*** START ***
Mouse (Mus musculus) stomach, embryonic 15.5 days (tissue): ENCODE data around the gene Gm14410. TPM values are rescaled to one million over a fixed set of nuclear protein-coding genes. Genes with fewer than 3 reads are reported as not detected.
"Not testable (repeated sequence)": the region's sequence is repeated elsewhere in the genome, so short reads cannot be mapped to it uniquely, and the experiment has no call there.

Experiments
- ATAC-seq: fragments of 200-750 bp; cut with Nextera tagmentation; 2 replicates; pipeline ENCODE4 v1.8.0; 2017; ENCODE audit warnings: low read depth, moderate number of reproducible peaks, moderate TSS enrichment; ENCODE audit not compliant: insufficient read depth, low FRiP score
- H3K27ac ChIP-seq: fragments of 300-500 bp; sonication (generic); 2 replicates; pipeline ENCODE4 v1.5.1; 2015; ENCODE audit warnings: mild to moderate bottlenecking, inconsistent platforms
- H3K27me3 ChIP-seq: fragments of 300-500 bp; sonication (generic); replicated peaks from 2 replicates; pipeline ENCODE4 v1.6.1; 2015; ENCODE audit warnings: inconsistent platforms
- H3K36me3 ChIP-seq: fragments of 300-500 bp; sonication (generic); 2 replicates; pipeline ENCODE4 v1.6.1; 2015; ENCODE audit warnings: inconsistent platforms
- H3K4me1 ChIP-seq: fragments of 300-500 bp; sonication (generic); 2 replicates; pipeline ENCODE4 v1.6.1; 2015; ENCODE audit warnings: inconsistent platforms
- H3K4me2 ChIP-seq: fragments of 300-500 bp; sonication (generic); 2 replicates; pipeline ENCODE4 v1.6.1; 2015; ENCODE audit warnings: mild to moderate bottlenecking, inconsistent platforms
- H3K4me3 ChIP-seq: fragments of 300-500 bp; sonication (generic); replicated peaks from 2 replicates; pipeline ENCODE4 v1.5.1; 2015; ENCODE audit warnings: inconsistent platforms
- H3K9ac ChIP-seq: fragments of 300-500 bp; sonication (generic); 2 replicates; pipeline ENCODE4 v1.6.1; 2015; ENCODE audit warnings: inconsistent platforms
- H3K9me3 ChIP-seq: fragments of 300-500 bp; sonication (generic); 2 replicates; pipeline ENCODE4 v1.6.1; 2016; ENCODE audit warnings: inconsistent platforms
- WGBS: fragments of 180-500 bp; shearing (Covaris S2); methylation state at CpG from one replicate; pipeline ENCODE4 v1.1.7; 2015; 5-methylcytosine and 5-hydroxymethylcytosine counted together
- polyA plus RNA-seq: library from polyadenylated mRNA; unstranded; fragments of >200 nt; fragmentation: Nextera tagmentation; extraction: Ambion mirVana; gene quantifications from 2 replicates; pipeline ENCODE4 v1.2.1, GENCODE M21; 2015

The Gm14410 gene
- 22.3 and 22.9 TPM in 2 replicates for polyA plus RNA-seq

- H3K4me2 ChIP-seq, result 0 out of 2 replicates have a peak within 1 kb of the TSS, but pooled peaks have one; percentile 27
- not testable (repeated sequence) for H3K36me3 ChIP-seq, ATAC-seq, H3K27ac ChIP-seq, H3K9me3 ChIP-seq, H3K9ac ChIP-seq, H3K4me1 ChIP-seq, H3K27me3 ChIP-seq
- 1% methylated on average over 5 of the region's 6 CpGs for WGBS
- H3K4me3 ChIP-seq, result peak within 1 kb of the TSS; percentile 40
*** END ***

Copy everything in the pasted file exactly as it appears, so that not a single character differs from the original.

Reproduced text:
Mouse (Mus musculus) stomach, embryonic 15.5 days (tissue): ENCODE data around the gene Gm14410. TPM values are rescaled to one million over a fixed set of nuclear protein-coding genes. Genes with fewer than 3 reads are reported as not detected.
"Not testable (repeated sequence)": the region's sequence is repeated elsewhere in the genome, so short reads cannot be mapped to it uniquely, and the experiment has no call there.

Experiments
- ATAC-seq: fragments of 200-750 bp; cut with Nextera tagmentation; 2 replicates; pipeline ENCODE4 v1.8.0; 2017; ENCODE audit warnings: low read depth, moderate number of reproducible peaks, moderate TSS enrichment; ENCODE audit not compliant: insufficient read depth, low FRiP score
- H3K27ac ChIP-seq: fragments of 300-500 bp; sonication (generic); 2 replicates; pipeline ENCODE4 v1.5.1; 2015; ENCODE audit warnings: mild to moderate bottlenecking, inconsistent platforms
- H3K27me3 ChIP-seq: fragments of 300-500 bp; sonication (generic); replicated peaks from 2 replicates; pipeline ENCODE4 v1.6.1; 2015; ENCODE audit warnings: inconsistent platforms
- H3K36me3 ChIP-seq: fragments of 300-500 bp; sonication (generic); 2 replicates; pipeline ENCODE4 v1.6.1; 2015; ENCODE audit warnings: inconsistent platforms
- H3K4me1 ChIP-seq: fragments of 300-500 bp; sonication (generic); 2 replicates; pipeline ENCODE4 v1.6.1; 2015; ENCODE audit warnings: inconsistent platforms
- H3K4me2 ChIP-seq: fragments of 300-500 bp; sonication (generic); 2 replicates; pipeline ENCODE4 v1.6.1; 2015; ENCODE audit warnings: mild to moderate bottlenecking, inconsistent platforms
- H3K4me3 ChIP-seq: fragments of 300-500 bp; sonication (generic); replicated peaks from 2 replicates; pipeline ENCODE4 v1.5.1; 2015; ENCODE audit warnings: inconsistent platforms
- H3K9ac ChIP-seq: fragments of 300-500 bp; sonication (generic); 2 replicates; pipeline ENCODE4 v1.6.1; 2015; ENCODE audit warnings: inconsistent platforms
- H3K9me3 ChIP-seq: fragments of 300-500 bp; sonication (generic); 2 replicates; pipeline ENCODE4 v1.6.1; 2016; ENCODE audit warnings: inconsistent platforms
- WGBS: fragments of 180-500 bp; shearing (Covaris S2); methylation state at CpG from one replicate; pipeline ENCODE4 v1.1.7; 2015; 5-methylcytosine and 5-hydroxymethylcytosine counted together
- polyA plus RNA-seq: library from polyadenylated mRNA; unstranded; fragments of >200 nt; fragmentation: Nextera tagmentation; extraction: Ambion mirVana; gene quantifications from 2 replicates; pipeline ENCODE4 v1.2.1, GENCODE M21; 2015

The Gm14410 gene
- 22.3 and 22.9 TPM in 2 replicates for polyA plus RNA-seq

- H3K4me2 ChIP-seq, result 0 out of 2 replicates have a peak within 1 kb of the TSS, but pooled peaks have one; percentile 27
- not testable (repeated sequence) for H3K36me3 ChIP-seq, ATAC-seq, H3K27ac ChIP-seq, H3K9me3 ChIP-seq, H3K9ac ChIP-seq, H3K4me1 ChIP-seq, H3K27me3 ChIP-seq
- 1% methylated on average over 5 of the region's 6 CpGs for WGBS
- H3K4me3 ChIP-seq, result peak within 1 kb of the TSS; percentile 40